Blood in urine or semen.
These are not symptoms of the cancer itself. Instead, they are the symptoms of the blockage from the cancer growth within the prostate and surrounding tissues.
ADVANCED PROSTATE CANCER SYMPTOMS
Dull, incessant deep pain or stiffness in the pelvis, lower back, ribs, or upper thighs; arthritic pain in the bones of those areas.
Loss of weight and appetite, fatigue, nausea, or vomiting.
Swelling of the lower extremities.
Weakness or paralysis in the lower limbs.
WHEN TO SEEK MEDICAL CARE
Difficulty initiating and/or stopping a urine stream.
Pain on urination.
Pain on ejaculation.
If he'd had a choice between contracting the Human Immunodeficiency Virus (HIV) or developing kidney failure, Marcellus Miller, an eight-year dialysis patient said having the HIV virus would be a much more attractive option. This may sound alarming, but the 38-year-old believes that life with HIV is much better because he believes it at least offers a quality of life that kidney failure does not.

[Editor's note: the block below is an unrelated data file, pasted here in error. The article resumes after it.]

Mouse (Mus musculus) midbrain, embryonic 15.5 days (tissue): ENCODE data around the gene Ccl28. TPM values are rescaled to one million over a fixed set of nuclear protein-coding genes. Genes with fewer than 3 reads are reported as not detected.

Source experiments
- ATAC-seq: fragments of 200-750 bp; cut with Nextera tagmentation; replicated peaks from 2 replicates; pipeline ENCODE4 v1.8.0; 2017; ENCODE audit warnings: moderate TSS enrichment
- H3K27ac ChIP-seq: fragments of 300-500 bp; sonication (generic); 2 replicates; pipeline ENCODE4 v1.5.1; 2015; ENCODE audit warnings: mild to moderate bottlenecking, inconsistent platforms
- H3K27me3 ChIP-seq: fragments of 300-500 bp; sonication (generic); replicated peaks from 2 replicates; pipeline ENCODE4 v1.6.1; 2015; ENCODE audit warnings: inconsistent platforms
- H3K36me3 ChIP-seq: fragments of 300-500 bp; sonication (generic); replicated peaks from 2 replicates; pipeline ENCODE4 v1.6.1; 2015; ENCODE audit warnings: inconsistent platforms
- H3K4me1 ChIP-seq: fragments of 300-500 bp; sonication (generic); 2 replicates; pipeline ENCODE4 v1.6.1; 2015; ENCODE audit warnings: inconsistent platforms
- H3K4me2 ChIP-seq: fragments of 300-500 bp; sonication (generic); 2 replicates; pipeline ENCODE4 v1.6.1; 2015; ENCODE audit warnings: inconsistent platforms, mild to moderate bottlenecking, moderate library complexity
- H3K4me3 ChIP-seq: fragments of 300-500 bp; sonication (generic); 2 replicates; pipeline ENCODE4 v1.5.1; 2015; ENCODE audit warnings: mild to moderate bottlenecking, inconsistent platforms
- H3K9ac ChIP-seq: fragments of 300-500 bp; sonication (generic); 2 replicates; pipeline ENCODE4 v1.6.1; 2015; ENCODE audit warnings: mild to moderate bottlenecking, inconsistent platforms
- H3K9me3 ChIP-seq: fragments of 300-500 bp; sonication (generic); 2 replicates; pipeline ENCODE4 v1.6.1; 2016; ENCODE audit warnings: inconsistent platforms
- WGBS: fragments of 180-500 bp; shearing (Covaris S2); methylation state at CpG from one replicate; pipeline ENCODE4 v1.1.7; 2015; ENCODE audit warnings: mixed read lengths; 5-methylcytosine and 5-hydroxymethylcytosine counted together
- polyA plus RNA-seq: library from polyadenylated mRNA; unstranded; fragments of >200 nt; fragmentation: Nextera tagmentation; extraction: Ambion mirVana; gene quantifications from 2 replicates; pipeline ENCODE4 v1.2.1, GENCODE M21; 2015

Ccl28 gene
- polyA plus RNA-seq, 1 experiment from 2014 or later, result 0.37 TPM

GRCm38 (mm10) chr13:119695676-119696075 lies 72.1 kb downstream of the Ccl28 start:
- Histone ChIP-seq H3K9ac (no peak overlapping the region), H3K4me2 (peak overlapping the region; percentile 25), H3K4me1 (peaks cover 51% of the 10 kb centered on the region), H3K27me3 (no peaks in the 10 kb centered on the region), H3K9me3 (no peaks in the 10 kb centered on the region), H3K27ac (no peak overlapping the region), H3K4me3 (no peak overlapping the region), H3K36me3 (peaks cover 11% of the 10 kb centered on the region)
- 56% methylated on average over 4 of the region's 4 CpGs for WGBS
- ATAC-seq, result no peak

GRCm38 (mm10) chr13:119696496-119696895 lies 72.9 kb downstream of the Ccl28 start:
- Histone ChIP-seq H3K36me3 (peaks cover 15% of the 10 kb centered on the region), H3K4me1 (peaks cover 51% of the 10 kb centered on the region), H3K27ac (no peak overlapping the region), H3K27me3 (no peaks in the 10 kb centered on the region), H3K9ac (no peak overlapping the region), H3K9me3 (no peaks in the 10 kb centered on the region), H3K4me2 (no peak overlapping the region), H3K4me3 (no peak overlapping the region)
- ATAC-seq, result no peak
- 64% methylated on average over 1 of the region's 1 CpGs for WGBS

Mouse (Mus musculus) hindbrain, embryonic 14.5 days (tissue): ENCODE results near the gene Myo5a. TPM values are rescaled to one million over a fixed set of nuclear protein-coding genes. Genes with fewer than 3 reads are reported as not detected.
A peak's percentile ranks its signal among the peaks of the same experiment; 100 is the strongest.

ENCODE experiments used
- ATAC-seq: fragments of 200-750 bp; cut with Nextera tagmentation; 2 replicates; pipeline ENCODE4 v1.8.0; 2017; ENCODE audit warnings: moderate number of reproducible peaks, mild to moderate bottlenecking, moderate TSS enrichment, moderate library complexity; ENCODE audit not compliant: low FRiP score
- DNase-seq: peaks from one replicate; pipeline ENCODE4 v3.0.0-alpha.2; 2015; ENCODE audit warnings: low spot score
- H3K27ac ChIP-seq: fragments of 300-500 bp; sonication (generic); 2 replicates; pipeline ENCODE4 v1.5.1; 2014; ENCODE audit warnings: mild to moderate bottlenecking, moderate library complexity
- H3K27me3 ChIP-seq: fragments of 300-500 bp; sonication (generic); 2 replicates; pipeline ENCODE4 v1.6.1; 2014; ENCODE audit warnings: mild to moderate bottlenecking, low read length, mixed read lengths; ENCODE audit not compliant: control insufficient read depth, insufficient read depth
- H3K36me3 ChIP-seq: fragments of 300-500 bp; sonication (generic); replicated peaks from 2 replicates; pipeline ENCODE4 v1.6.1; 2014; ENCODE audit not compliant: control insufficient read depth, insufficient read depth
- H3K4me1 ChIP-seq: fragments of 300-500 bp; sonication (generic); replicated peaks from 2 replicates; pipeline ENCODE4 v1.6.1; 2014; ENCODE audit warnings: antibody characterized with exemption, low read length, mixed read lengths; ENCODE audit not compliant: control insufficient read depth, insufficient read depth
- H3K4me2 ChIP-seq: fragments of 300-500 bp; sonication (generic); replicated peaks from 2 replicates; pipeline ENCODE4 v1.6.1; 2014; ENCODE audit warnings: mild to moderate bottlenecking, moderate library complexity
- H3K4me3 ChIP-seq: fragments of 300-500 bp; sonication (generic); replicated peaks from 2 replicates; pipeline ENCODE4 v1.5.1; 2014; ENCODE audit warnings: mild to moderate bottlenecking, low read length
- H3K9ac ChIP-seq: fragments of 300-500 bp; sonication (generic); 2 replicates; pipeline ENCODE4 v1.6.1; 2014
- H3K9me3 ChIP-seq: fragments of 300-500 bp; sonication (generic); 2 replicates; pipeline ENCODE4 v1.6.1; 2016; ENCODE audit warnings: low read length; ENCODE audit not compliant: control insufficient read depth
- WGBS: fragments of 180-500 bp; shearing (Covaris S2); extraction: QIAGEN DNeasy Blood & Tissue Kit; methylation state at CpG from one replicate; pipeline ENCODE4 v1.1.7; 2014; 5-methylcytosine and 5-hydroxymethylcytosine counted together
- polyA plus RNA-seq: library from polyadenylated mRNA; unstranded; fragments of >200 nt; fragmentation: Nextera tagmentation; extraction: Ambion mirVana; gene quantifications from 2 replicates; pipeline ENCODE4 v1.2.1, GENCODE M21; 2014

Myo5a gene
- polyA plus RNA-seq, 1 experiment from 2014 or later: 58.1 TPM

Miller said many people do not fully understand to what extent being on dialysis indefinitely means and that it more or less ends your life.
"No matter what you do or how healthy you may try to be, being on dialysis will take its toll and your life is definitely in limbo. On the other hand [with] HIV/AIDS, although there is a stigma attached to it and it has its downfalls, it doesn't stop life if you take care of yourself. You at least have a greater chance of living a normal and unhindered life as long as you stay on the recommended medication and remain healthy. On dialysis you are not so lucky. You can do everything to the moon and back and you can still just die due to complications or with no warning at all."